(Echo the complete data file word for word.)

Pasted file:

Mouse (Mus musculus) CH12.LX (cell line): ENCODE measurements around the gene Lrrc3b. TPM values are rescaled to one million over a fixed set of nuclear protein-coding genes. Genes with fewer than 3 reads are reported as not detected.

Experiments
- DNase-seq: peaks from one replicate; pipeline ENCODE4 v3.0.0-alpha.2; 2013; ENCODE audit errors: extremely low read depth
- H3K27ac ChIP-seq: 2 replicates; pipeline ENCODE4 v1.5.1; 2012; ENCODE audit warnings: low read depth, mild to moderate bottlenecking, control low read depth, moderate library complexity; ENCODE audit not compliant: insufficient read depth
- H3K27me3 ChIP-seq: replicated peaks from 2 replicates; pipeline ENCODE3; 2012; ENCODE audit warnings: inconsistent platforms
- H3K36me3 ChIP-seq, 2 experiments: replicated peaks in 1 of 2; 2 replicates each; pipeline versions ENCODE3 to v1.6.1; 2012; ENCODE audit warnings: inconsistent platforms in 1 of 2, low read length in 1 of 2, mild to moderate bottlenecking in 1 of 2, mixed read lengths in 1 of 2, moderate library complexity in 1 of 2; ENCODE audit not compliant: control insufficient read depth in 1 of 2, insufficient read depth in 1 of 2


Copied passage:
Mouse (Mus musculus) CH12.LX (cell line): ENCODE measurements around the gene Lrrc3b. TPM values are rescaled to one million over a fixed set of nuclear protein-coding genes. Genes with fewer than 3 reads are reported as not detected.

Experiments
- DNase-seq: peaks from one replicate; pipeline ENCODE4 v3.0.0-alpha.2; 2013; ENCODE audit errors: extremely low read depth
- H3K27ac ChIP-seq: 2 replicates; pipeline ENCODE4 v1.5.1; 2012; ENCODE audit warnings: low read depth, mild to moderate bottlenecking, control low read depth, moderate library complexity; ENCODE audit not compliant: insufficient read depth
- H3K27me3 ChIP-seq: replicated peaks from 2 replicates; pipeline ENCODE3; 2012; ENCODE audit warnings: inconsistent platforms
- H3K36me3 ChIP-seq, 2 experiments: replicated peaks in 1 of 2; 2 replicates each; pipeline versions ENCODE3 to v1.6.1; 2012; ENCODE audit warnings: inconsistent platforms in 1 of 2, low read length in 1 of 2, mild to moderate bottlenecking in 1 of 2, mixed read lengths in 1 of 2, moderate library complexity in 1 of 2; ENCODE audit not compliant: control insufficient read depth in 1 of 2, insufficient read depth in 1 of 2